Not Much Buzz on Day 1

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04 Ryder CupBLOOMFIELD TOWNSHIP, Mich. -- Midway through Friday's Ryder Cup matches at Oakland Hills, English golf fan Sean Warden began to wonder: Was it tee time, or tea time?
 
In stark contrast to the past two Ryder Cups, where crowds barked and chanted from the first shot to the last, the estimated 38,000 attending the opening matches never created the boisterous All-American atmosphere many expected.
 
Perhaps it was the chilly weather. Perhaps it was the pleas from both captains to keep sportsmanship at the forefront. More likely, it was the Europeans' dominant play as they jumped out to a 3 1/2 to 1/2 lead in the morning and 6 1/2 to 1 1/2 by the end of the day.
 
Home-course disadvantage? Given the Americans' bad play and the good will built up earlier in the week when the Europeans courted the crowd with their friendliness and constant autograph signing, Oakland Hills might as well have been the Belfry or Valderrama.
 
'Frankly, it's good for us,' said Warden, a 39-year-old from Hastings, England, who has traveled to the past six biennial matches. 'If it's quiet, that usually means we're doing well.'
 
The Americans had their moments, though they never led at any point of the four morning matches.
 
Fred Funk, playing with Davis Love, raised the noise level in the afternoon when he sank a long birdie putt at No. 5 to halve the hole with the top European duo of Colin Montgomerie and Padraig Harrington.
 
At nearly the same time, Chris DiMarco pumped his fists and stoked the crowd at No. 6 when he ran in a 20-footer to take a 2-up lead with partner Jay Haas over Miguel Angel Jimenez and Thomas Levet.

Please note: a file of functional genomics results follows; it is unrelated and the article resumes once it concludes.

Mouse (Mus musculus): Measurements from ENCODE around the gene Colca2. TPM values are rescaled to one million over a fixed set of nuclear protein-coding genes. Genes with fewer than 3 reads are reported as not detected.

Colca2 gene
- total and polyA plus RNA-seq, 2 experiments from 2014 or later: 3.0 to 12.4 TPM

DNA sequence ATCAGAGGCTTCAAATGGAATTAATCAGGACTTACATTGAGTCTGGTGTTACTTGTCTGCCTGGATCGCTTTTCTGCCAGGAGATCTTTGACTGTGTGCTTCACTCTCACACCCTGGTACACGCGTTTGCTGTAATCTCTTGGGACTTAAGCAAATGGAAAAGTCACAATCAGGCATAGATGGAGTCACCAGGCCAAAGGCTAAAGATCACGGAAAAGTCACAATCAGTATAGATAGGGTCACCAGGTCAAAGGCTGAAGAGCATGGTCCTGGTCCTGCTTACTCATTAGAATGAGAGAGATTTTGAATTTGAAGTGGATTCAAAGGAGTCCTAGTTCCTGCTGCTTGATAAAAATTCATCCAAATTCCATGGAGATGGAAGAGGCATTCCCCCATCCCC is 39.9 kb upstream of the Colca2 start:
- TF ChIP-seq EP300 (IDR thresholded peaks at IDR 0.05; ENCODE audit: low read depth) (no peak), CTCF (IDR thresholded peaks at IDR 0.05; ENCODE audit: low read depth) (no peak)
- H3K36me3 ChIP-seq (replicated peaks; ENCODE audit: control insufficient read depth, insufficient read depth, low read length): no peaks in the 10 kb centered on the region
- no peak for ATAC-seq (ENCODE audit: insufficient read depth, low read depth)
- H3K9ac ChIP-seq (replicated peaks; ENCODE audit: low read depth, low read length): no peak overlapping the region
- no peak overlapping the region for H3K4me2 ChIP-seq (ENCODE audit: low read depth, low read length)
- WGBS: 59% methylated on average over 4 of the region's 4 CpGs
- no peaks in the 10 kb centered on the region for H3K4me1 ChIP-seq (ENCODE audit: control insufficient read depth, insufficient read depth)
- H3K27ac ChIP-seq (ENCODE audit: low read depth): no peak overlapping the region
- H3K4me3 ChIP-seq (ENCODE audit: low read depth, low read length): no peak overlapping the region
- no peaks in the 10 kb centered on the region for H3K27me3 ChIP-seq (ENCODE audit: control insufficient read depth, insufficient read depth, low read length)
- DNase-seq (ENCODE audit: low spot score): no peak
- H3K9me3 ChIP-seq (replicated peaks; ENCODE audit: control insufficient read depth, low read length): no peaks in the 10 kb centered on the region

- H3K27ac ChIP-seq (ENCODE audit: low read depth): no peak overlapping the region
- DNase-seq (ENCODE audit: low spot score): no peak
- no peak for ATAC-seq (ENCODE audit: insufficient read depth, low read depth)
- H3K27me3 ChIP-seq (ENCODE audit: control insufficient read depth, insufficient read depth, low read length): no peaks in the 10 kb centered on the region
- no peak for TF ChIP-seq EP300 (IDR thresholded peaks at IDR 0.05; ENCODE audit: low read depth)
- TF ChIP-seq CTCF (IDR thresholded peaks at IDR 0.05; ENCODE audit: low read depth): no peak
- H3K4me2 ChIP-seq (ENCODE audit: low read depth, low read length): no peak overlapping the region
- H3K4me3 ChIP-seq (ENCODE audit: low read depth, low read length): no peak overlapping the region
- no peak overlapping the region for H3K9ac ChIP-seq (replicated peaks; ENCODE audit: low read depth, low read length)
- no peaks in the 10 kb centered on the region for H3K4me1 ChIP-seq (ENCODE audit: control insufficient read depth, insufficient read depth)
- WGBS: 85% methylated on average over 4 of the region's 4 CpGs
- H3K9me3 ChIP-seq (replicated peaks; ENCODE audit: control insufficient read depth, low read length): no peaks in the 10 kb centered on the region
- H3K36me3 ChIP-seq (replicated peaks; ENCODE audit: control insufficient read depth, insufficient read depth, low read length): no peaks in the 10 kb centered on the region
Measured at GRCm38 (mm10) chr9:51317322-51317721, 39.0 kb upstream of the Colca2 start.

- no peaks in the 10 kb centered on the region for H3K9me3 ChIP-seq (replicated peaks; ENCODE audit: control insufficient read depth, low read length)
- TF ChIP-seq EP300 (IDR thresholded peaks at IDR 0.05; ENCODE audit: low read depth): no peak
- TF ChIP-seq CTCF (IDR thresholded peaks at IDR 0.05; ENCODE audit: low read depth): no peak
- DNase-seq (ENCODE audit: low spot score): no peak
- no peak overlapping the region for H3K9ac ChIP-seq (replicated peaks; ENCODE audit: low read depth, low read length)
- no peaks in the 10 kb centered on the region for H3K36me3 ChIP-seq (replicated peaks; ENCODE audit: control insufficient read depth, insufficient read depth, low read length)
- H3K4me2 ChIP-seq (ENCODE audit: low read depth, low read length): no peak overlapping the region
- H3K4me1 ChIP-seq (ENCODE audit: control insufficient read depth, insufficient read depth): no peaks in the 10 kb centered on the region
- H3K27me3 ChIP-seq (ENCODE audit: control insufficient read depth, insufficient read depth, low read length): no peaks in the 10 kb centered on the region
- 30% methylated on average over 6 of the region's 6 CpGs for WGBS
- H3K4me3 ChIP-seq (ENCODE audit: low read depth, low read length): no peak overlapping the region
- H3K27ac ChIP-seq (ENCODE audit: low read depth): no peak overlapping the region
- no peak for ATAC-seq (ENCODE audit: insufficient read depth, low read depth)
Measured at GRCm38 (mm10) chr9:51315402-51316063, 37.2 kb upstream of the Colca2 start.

'Let's go,' DiMarco shouted to anyone who would listen. By far the Americans' most enthusiastic player, DiMarco repeatedly pumped his fists and gestured to the crowd for more noise.
 
It rarely came.
 
The first sustained chorus of 'U-S-A, U-S-A,' occurred nine hours after the day's first shot when DiMarco and Haas won, 3 and 2, for America's first full point.
 
But fans seemed to be equally appreciative of the Europeans' splendid shot-making.
 
A slimmed-down Montgomerie, long a magnet for jeering from American fans because of his weight and inability to tune out taunting, received a loud ovation at No. 8 in the alternate-shot matches. His difficult downhill chip from the back of the green crawled to within a couple of inches of the hole.
 
Even before arriving in suburban Detroit, David Bicknell of London didn't expect any of the raucousness that defined the 1999 competition at The Country Club in Brookline, Mass. Then, the Americans captivated a boisterous crowd with a memorable Sunday comeback completed when Justin Leonard holed a decisive 45-foot putt on the 17th hole. The delighted U.S. golfers sprinted across the green in celebration while the match was in progress, upsetting the Europeans with their perceived lack of sportsmanship.
 
'I could somewhat understand that because of the comeback,' said Bicknell, a Ryder Cup regular. 'This is much more subdued, quiet even. But I like it that way.'
 
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